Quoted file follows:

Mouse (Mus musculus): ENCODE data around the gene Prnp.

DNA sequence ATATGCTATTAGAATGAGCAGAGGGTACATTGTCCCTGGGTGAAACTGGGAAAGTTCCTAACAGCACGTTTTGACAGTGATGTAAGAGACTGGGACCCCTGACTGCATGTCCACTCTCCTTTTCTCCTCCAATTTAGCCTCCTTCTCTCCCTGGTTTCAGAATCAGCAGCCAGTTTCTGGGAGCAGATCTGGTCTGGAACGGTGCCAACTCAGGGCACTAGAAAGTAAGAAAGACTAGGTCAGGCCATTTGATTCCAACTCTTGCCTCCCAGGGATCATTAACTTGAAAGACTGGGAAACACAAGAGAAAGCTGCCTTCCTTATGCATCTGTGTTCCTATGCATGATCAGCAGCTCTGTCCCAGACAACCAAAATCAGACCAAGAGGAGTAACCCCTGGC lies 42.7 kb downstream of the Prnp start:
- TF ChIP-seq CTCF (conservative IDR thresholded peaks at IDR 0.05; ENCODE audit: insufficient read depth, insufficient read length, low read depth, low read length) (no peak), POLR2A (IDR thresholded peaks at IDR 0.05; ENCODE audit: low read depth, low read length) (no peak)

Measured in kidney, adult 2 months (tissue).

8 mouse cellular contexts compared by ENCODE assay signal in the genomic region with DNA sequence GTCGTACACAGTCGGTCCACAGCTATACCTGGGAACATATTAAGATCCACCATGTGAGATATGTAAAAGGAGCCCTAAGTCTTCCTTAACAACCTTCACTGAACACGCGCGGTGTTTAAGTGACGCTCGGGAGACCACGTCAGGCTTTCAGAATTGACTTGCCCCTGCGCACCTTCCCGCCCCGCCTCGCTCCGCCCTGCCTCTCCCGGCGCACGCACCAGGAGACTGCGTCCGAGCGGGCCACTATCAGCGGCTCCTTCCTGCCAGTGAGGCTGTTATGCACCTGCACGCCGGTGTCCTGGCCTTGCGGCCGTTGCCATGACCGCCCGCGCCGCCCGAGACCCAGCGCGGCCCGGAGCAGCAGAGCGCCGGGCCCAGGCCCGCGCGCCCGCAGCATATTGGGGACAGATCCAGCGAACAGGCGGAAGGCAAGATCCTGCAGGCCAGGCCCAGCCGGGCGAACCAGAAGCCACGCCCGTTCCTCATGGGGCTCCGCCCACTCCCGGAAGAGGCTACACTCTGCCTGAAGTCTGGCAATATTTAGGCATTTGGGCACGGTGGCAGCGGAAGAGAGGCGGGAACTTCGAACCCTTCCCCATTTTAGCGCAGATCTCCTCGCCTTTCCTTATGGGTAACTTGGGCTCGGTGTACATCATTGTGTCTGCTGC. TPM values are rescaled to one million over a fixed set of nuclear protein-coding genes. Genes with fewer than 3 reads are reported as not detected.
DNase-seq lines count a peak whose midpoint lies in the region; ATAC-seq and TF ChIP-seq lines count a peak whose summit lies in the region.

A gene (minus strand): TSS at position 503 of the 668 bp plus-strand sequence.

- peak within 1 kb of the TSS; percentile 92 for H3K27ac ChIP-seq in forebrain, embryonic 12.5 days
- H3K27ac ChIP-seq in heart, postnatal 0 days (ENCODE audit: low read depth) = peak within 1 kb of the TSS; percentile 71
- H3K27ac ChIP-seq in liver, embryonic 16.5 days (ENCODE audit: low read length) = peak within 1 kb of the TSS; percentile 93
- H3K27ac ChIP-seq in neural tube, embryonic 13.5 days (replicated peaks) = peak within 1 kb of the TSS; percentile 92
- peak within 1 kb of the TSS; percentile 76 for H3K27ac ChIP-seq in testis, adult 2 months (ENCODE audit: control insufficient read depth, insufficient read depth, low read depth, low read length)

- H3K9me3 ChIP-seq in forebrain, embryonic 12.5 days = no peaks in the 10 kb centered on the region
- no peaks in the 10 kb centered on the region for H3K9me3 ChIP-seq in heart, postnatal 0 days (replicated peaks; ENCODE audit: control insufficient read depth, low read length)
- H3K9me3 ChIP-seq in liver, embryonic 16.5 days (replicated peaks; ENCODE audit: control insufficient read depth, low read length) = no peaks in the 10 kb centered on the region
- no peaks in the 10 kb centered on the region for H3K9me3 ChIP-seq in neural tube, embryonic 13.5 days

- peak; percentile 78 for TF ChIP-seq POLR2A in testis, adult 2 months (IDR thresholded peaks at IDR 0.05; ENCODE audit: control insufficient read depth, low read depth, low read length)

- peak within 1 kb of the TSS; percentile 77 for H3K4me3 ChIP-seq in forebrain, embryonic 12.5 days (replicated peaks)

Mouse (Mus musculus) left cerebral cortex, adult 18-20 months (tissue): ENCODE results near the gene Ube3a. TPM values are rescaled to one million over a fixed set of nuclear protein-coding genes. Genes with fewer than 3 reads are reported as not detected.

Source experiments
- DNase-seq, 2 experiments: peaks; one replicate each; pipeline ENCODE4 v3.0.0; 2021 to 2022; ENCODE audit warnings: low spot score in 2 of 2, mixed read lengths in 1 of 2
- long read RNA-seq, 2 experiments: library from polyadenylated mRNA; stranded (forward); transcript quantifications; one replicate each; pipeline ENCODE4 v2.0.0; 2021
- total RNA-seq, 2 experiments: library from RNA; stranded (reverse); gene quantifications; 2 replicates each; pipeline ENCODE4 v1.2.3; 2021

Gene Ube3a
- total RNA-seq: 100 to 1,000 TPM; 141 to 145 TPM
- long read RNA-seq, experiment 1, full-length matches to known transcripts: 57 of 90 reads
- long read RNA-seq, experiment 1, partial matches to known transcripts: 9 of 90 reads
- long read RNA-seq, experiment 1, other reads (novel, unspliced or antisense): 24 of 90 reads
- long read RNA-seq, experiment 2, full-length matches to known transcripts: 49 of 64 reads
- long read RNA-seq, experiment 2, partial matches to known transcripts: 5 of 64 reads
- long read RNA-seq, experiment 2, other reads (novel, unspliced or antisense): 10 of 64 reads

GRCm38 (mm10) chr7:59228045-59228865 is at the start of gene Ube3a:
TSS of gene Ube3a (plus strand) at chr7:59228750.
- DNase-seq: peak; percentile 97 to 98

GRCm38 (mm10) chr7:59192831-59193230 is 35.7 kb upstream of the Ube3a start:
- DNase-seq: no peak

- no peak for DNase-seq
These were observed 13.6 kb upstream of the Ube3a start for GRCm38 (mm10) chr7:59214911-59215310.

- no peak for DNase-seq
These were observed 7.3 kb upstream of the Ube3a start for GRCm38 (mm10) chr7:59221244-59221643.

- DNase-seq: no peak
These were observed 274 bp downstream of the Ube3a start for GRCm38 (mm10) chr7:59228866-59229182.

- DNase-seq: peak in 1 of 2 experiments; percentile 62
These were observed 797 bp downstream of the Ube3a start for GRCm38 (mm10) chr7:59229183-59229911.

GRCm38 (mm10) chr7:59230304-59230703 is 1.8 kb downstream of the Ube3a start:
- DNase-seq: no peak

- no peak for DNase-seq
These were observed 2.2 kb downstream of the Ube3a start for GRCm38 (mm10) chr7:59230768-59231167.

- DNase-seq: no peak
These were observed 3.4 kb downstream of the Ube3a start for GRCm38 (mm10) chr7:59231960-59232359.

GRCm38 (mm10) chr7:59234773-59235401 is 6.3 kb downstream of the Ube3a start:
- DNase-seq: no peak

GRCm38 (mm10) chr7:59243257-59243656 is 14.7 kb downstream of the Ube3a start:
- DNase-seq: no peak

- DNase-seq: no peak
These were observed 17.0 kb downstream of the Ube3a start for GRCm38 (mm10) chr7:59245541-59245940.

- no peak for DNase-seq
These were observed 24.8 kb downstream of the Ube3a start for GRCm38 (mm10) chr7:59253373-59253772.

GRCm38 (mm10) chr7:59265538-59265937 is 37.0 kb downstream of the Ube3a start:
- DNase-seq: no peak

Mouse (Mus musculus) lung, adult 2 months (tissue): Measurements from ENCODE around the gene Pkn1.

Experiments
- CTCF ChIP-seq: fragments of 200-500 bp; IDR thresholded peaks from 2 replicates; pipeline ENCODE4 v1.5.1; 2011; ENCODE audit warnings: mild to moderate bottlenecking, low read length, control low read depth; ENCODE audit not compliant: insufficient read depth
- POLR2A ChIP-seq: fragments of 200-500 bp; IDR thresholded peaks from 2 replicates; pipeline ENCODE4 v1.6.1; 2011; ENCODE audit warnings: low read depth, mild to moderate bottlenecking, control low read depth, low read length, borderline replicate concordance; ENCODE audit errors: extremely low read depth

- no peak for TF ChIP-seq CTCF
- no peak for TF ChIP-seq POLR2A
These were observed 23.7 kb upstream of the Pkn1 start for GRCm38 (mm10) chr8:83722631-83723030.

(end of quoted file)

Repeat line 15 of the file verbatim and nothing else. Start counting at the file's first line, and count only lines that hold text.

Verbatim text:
- H3K9me3 ChIP-seq in liver, embryonic 16.5 days (replicated peaks; ENCODE audit: control insufficient read depth, low read length) = no peaks in the 10 kb centered on the region